It's often called the kissing disease -- mono -- and it's easily spread among teens. But it almost killed one student athlete.
Doctors didn't think this Gilbert boy would survive. His family was left clinging to hope after he slipped into a coma. All from mono, something most parents dismiss as a minor sickness -- but not in this case.
What went wrong?
Cody Middleton spent his first full day at home Wednesday with his mom, three brothers and friends. He was in the hospital for over a month.
He was in a coma for two weeks and when he woke up, he had to re-learn how to stand, walk and even speak.
Here's home video of Cody Middleton taking his first steps as a teenager.
The 15-year-old is walking for the first time on his own after a common virus nearly took his life.
"It felt weird. Just a month ago, I was running, playing football, then couldn't even stand up."
He caught mononucleosis, which is commonly spread among teenagers. But usually symptoms include feeling tired and sleepiness.
"Every day mono however, this went straight into his central nervous system and it happened like that," says Shelli Middleton, Cody's mom.
That led to brain swelling and paralysis. Then the high school sophomore slipped into a coma.
"I remember looking at the doctor saying, why isn't he waking up?"
Cody could no longer breathe on his own.
"For me, that was the worst day of my life. The worst moment of my life," says Shelli Middleton.
Mom Shelli says Cody stayed like this for a grueling two weeks.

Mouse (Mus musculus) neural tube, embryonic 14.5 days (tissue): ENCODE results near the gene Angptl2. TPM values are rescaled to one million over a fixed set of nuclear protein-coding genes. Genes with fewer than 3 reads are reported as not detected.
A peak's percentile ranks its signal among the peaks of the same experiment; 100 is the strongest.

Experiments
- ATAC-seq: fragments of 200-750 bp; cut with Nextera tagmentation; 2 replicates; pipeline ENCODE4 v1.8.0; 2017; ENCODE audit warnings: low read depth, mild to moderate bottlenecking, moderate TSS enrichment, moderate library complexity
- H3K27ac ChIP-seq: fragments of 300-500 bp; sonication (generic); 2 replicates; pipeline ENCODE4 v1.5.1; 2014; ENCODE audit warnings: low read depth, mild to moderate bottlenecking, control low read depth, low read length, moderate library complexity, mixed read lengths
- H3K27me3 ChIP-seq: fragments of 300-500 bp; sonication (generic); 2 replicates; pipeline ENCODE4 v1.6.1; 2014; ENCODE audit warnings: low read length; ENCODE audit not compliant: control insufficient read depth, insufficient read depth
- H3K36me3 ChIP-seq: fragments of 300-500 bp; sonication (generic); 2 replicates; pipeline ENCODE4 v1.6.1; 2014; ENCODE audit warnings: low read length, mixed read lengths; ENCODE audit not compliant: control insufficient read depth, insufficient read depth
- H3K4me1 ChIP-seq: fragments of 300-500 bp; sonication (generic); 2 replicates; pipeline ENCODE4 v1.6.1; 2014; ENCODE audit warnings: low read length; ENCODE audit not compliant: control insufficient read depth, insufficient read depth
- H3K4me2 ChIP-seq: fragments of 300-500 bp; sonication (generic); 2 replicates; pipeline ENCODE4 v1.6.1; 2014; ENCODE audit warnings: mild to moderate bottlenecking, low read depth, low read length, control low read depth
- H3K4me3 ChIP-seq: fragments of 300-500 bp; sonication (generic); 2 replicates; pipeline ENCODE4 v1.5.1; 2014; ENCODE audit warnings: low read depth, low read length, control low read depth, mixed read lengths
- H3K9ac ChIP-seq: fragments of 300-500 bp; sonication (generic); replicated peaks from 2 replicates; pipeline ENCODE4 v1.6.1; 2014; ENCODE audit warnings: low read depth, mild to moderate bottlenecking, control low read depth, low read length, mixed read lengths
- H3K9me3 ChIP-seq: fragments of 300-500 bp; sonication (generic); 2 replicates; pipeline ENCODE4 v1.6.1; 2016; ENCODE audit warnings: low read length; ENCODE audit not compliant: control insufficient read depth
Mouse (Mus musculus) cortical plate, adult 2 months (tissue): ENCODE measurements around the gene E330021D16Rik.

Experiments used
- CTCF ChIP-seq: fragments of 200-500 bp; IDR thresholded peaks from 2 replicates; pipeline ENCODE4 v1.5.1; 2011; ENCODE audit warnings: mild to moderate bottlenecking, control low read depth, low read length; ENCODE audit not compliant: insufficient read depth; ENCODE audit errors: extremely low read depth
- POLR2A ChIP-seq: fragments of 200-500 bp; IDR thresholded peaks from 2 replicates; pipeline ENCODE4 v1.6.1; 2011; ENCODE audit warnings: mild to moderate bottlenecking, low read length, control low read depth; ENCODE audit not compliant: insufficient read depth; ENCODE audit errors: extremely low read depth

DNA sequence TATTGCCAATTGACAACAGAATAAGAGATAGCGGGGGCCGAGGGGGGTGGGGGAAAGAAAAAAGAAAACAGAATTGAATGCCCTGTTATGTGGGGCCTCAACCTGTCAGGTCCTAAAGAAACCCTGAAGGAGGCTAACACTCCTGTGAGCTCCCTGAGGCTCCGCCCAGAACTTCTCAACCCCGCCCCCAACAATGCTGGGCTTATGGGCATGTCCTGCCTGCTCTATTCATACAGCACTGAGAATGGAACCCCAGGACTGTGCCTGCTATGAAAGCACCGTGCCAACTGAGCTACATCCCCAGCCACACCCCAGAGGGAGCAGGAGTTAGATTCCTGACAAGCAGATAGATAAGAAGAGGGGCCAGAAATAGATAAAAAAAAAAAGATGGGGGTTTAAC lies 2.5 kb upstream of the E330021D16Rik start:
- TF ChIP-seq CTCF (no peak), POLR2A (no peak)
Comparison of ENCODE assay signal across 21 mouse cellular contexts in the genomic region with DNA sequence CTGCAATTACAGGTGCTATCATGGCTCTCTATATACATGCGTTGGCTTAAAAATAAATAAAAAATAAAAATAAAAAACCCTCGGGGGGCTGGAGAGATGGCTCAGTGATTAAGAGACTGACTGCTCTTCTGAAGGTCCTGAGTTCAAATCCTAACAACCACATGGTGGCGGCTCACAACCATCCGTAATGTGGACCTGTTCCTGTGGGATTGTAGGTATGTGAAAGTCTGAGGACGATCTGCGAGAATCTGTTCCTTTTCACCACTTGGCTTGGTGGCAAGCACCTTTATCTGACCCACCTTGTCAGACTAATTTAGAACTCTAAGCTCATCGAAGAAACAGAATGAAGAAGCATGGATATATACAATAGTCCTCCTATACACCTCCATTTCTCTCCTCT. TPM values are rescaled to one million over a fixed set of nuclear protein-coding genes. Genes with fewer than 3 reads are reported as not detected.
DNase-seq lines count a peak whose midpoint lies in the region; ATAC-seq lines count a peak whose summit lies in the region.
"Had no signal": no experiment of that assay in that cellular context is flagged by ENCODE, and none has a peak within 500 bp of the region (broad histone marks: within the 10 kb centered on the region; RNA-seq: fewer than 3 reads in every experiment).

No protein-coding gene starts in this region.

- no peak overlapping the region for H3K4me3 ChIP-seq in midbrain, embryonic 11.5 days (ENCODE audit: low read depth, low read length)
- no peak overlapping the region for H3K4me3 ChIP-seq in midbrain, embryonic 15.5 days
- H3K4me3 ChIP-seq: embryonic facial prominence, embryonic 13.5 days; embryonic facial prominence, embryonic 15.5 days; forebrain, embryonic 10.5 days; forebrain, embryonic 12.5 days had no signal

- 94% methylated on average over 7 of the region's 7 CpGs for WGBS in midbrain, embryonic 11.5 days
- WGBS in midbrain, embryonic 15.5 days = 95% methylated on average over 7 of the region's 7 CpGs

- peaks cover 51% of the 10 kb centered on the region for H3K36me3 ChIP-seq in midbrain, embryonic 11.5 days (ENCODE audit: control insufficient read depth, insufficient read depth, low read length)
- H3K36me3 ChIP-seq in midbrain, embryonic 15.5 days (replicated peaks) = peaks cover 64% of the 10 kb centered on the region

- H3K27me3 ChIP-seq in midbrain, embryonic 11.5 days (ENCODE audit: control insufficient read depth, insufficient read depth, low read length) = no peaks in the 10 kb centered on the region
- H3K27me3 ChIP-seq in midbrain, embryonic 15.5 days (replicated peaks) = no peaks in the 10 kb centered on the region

"I would stand right next to his bed, I would hold his hands and stare at his hands and talk to him the whole time."
Finally, Cody responded to his mom's touch.
"It was the slightest squeeze from his hand, it was biggest continued piece of hope for me."
Cody is Gilbert High School's JV quarterback, and a passionate Green Bay Packers fan. Today, he sits at the kitchen table and tells jokes to his buddies.
Amazing to watch -- because doctors thought he'd never open his eyes again.
"I don't remember waking up, first thing I remember is saying mom."
A couple days after he caught mono he suddenly lost control of his body and his hands became tingly. Shelli took her son to the hospital. Even when Cody opened his eyes, the road to recovery was challenging. He was unable to talk.
"It was terrible, I had to find ways to get you guys to know what I was talking about," says Cody.
"We knew he could blink so we used that as a means of communication," says Shelli.
Physical therapists helped teach Cody how to stand and eventually walk. Doctors say Cody's recovery is nothing short of a miracle.
"I love you, sorry to put you through all that," Cody told his mother.
Cody is number 12 on the Gilbert JV team and he is trying to learn how to run again. By next year, the quarterback and safety hopes to be back on the team.